Do you draft a "to-do" list every day?
June 9, 2009 8:57am CST
Many days seem to bring numerous tasks and responsibilities,all of which apparently must be tackled right away.You spend a day putting out fires,but by the end of the day,you haven't accomplished any of the really important things you set out to do.In desperation,you draft a "to-do" list.But most days,you can make little progress with it.When you look at the list each morning,a big fat cloud of doom is right at the top-those difficult,complex,important tasks that are so crucial to get done and so easy to avoid.Plenty of us create a "to-do" list to address feelings of being overwhelmed,but we rarely use these tools to their best effect.They wind up being guilt-provoking reminders of the fact that we are over-committed,and losing control of our priorities.According to Timothy Pikle,professor of a psychology at Carlton University in Ottawa.People often draw up a "to-do" list and then that's it.The list itself becomes the day's achievement,allowing us to feel we've done something useful without taking on any real work.In fact,drawing up the list becomes a way of avoiding the work itself."Too often,the list is seen as the accomplishment for the day,reducing the immediate guilt of not working on the tasks at hand by investing energy in the list," says Pikle,"when a lis is used like this ,it's simply another way in which we lie to ourselves."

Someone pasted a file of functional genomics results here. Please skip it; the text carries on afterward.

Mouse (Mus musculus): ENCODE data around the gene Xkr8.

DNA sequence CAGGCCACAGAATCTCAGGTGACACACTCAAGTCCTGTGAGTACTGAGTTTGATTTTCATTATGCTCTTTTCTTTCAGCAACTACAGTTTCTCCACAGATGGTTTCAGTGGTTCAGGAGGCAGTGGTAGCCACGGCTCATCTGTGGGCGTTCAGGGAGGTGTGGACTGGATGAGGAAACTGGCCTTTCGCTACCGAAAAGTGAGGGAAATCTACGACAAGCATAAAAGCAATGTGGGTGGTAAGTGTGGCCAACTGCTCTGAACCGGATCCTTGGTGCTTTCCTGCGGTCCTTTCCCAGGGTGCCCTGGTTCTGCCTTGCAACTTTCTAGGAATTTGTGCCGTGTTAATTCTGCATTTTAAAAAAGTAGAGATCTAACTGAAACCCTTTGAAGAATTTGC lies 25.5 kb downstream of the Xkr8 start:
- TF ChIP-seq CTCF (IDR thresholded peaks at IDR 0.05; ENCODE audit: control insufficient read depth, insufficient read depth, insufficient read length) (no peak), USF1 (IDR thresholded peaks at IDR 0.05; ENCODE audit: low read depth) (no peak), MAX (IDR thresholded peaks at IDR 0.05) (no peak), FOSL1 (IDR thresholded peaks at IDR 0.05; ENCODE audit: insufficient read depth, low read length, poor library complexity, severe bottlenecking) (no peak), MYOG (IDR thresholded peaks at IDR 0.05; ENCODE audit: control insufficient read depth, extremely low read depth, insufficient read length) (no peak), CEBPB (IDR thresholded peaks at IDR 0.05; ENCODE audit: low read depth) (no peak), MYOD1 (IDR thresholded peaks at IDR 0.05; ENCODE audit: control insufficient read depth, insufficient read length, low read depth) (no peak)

9 Jun 09
I sometimes make that sort of list when I know I have specific things that need to be done on a given day - like appointments or people I must call. If I want to accomplish a number of tasks, I will sometimes include a few things I've already done so that I feel as though I've made a start. I dont consider the list an accomplishment until I've crossed a number of them off. Today I must iron my uniforms and prepare tomorrow's packed lunch. I have already tackled some paperwork and wont be able to cut the grass because its raining.